Acceptance is often confused with passivity. In ACT terms, acceptance means “being willing to experience the present moment, even if it’s not what we would have chosen.” This also means accepting your life experiences and history, realizing you can never completely get rid of or make up for experiences of suffering. At the same time, you have a choice about what you do with your life now. You do not have to be so limited by old ways of thinking. Like any habit, change takes time and effort. Therefore, you will likely be uncomfortable for a while. It takes time to change your brain pathways and to have other people notice you are different and behave differently towards you. Like losing a lot of weight, you have to work hard for a long time before seeing noticeable results. Being willing means you no longer avoid uncomfortable thoughts, feelings, or situations by zoning out, not showing up, addictions, anger, or procrastinating. If you want to be healthier, you first need to be able to look at and experience how unhealthy you are right now. At the same time, you can commit to doing what you need to do in small bits, each day, to be a little bit healthier. Lifting the veil of self-deception can go a long way towards getting you focused on the right track.
(3) Separating Your Self From Your Thoughts
Your thoughts, feelings, and sensations are not who you are. ACT Training includes mindfulness, imagery, and language-based exercises to help you connect with your “observing ego” so you can observe your thoughts and experiences from a more objective vantage point.. Although your thoughts feel true, they are not necessarily the whole truth, because they are biased by your expectations from past experiences and self-definition. You do not need to let your thoughts and feelings determine your behavior. You can choose how to behave, based on your direct experience (what you see, hear, feel - independent of your judgments about these events) and your core values. You may think about a thought: “Is it kind? Is it truthful?,..” and so on. Based on the answer, you may choose to take the thought seriously or let it pass on by. Rather than changing the content of your thoughts, you can choose to change how you interact with them Thinking you are stupid or fat does not make you stupid or fat - it is just a passing thought in your head.
(4) Defining Your Core Values
Core values are the things in life that are most meaningful to us and that enrich our lives. They include such things as “Being healthy,” “Taking care of our families,” “Being honest and accountable,” or “Contributing to society.” When people come to therapy, they are often so overwhelmed with distress, feelings of self-pity or anger, or struggles with pain or addiction, that they have lost touch with what really makes them fulfilled. Even if they know “I want to be a good parent,” their day-to-day behavior may not reflect this because they are preoccupied with seeking escape from daily stress, thoughts about past, painful events, or trying to prevent an anticipated future threat. ACT therapists/trainers use imagery and writing exercises to help clients define their individual core values and gain motivation to reconnect with activities and people that enhance these values in our lives.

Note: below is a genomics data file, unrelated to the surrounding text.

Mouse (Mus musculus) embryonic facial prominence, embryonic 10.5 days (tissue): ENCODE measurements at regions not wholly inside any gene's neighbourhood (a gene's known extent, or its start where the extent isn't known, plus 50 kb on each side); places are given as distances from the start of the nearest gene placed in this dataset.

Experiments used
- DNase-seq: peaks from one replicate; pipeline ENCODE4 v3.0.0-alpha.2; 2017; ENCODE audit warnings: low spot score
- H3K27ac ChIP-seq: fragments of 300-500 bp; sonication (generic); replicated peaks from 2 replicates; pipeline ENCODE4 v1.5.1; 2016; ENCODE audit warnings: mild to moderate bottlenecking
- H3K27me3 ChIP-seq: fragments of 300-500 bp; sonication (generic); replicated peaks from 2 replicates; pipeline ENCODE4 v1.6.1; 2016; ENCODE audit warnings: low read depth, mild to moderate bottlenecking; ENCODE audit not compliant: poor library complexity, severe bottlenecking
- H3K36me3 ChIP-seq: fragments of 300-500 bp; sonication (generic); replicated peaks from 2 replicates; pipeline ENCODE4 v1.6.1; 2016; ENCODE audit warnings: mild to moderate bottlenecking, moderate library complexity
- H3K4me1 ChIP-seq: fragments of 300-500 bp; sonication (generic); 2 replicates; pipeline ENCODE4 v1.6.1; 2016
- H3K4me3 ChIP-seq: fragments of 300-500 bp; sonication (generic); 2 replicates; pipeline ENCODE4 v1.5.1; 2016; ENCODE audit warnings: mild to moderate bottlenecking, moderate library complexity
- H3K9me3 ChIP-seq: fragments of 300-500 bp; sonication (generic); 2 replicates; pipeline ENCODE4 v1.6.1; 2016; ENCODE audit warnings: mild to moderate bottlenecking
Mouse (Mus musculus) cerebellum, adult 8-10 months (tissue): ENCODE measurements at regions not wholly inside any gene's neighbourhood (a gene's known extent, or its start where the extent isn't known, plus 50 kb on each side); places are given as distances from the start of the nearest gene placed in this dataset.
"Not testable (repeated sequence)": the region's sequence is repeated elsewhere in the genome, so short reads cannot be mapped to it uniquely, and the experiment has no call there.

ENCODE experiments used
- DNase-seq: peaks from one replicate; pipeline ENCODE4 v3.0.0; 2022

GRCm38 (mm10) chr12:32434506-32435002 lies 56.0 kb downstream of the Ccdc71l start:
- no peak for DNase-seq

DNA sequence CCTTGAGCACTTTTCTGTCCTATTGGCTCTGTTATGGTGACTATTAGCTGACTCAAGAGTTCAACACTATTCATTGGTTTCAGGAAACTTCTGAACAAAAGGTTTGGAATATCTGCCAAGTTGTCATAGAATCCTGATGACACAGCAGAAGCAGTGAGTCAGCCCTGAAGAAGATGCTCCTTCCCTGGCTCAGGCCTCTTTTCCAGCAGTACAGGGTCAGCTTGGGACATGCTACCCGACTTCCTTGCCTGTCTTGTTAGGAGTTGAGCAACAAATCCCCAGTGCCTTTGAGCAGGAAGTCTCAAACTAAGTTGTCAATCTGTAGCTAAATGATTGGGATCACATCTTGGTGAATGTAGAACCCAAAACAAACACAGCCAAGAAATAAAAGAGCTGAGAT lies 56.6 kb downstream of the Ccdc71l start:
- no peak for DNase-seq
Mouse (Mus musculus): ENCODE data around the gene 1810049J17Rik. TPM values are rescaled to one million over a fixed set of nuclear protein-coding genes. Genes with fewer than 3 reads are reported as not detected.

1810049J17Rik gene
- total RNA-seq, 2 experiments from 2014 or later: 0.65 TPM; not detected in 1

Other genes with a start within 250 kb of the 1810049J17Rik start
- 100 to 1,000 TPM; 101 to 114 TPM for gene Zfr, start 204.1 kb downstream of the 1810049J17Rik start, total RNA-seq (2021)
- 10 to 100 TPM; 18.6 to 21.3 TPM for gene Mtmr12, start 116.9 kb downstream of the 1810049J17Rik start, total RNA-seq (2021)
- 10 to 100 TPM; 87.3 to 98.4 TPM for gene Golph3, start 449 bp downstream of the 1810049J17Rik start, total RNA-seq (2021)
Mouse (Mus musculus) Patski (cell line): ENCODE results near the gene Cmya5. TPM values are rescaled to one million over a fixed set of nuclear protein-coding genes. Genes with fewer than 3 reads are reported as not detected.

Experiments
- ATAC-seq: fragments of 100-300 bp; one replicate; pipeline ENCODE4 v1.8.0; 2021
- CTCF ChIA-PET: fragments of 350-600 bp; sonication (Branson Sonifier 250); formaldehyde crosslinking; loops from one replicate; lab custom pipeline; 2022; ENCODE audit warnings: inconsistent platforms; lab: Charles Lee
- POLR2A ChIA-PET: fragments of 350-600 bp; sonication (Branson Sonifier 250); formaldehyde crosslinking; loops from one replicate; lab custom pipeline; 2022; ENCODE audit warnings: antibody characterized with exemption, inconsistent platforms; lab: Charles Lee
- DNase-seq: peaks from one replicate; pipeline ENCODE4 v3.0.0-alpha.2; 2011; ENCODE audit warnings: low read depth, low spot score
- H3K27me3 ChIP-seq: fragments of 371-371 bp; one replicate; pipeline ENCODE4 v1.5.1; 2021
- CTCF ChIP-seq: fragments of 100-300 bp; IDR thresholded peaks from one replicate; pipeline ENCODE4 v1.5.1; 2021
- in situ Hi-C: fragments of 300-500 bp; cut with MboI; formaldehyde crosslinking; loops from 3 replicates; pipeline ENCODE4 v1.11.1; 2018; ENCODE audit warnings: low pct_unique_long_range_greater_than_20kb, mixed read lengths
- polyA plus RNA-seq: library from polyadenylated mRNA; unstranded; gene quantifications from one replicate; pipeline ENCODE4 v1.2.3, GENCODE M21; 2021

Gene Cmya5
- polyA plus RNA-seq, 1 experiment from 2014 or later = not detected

(5) Committing to Motivated Action
To live a meaningful, authentic life, you need to take risks, get out into the world, and tolerate uncertainty and anxiety. Exercises focus on setting manageable, attainable, meaningful goals - committing to taking specific, small steps that get you closer to your larger goals. The focus is on taking action, not expecting a particular result, since outcomes may be at least partially out of our control. To be successful is not necessarily to always feel happy or pain-free, but to live a full life despite the anxiety or pain. By facing what you fear, the fear will eventually lessen, and, even if it doesn’t, you will know you have done your best with what you have. This takes you out of the cycle of self-doubt, regret, and second-guessing yourself.
Who Can Benefit From ACT?
ACT, also known as Acceptance and Commitment Therapy/Training, when used in workplace settings, is a short-term intervention approach that has been used with substance abusers, people suffering from chronic pain and illness, patients with obsessive thoughts, anxiety, or depression. ACT works well with clients or employees who are tired of letting uncontrollable symptoms rule and want to take a more active role in defining and directing their own lives. I use ACT principles and interventions with almost every client to help them tolerate uncontrollable, stressful situations and focus on what they can change. This can create a basis for hope and help clients tolerate the pain of changing.
According to SAMHSA’s Registry of Effective Programs,
ACT has been shown to increase effective action; reduce dysfunctional thoughts, feelings, and behaviors; and alleviate psychological distress for individuals with a broad range of mental health issues (including DSM-IV diagnoses, coping with chronic illness, and workplace stress).
For more information about ACT, go to this ACBS.